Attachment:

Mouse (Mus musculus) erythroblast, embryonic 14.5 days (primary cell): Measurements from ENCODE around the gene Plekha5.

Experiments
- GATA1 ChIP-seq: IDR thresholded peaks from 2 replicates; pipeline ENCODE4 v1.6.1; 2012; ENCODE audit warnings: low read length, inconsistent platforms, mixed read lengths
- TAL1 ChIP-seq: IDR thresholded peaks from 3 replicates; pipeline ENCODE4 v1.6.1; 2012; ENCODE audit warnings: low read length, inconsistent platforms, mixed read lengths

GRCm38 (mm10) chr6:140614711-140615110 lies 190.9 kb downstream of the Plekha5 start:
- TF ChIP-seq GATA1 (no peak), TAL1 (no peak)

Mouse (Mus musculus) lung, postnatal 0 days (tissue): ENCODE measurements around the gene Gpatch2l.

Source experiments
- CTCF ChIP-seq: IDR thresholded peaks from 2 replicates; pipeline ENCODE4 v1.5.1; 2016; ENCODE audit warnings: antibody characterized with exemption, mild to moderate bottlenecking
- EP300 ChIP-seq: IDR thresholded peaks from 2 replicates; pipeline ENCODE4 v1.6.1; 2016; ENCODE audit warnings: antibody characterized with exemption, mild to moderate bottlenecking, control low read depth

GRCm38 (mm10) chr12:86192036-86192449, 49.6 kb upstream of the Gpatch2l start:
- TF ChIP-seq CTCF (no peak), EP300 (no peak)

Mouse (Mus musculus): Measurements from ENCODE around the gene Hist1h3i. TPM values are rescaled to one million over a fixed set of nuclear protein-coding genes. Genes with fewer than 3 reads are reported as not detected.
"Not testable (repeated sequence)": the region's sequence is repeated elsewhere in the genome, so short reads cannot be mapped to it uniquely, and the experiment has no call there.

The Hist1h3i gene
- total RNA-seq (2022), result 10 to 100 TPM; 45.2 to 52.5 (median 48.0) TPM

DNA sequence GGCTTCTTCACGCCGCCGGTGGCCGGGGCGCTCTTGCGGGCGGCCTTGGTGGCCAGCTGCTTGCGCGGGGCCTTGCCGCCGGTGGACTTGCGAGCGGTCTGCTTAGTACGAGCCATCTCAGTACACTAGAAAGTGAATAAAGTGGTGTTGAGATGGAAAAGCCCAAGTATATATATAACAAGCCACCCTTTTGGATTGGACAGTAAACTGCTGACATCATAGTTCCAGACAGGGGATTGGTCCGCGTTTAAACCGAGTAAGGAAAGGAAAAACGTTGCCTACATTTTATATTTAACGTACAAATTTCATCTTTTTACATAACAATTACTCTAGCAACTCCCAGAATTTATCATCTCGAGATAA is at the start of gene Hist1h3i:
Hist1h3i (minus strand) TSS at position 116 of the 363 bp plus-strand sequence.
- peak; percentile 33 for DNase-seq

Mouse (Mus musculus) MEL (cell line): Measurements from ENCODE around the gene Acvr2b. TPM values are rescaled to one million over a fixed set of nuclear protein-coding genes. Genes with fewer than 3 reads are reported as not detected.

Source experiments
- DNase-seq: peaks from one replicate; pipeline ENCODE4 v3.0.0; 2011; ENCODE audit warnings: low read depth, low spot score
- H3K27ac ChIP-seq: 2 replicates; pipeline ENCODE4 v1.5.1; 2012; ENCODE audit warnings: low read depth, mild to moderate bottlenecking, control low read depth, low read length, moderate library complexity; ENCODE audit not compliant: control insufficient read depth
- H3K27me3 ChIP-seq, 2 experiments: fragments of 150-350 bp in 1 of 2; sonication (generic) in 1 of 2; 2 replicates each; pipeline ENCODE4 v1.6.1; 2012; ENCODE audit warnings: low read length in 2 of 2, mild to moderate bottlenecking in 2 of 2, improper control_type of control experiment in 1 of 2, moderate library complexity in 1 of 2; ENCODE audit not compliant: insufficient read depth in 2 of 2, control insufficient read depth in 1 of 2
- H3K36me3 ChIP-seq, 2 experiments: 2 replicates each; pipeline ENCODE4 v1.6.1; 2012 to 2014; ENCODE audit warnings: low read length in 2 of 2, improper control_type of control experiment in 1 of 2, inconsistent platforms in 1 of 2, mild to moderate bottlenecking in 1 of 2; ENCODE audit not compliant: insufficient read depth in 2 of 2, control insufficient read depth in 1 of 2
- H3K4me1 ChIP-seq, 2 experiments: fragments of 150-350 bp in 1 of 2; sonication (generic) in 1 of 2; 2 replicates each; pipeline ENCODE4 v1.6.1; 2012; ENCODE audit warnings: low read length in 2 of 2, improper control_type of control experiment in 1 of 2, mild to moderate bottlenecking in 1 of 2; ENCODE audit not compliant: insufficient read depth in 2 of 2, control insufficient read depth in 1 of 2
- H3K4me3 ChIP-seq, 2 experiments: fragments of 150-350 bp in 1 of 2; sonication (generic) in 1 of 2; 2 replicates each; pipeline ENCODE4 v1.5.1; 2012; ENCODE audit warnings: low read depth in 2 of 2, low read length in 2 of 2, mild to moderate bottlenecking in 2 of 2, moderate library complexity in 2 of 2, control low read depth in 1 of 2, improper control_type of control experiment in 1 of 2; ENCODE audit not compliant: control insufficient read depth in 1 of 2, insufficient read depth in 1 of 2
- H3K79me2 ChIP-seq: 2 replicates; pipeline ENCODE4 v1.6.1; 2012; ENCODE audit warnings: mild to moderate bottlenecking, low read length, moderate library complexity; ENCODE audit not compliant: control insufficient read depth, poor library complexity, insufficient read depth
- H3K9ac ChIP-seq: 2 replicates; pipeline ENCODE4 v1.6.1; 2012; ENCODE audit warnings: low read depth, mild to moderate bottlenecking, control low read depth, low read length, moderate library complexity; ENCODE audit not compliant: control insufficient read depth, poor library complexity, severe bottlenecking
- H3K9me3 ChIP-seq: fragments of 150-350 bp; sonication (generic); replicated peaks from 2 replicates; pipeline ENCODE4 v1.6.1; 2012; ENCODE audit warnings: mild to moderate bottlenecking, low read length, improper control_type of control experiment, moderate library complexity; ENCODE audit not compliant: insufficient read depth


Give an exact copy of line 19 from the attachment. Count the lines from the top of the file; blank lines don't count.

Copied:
- peak; percentile 33 for DNase-seq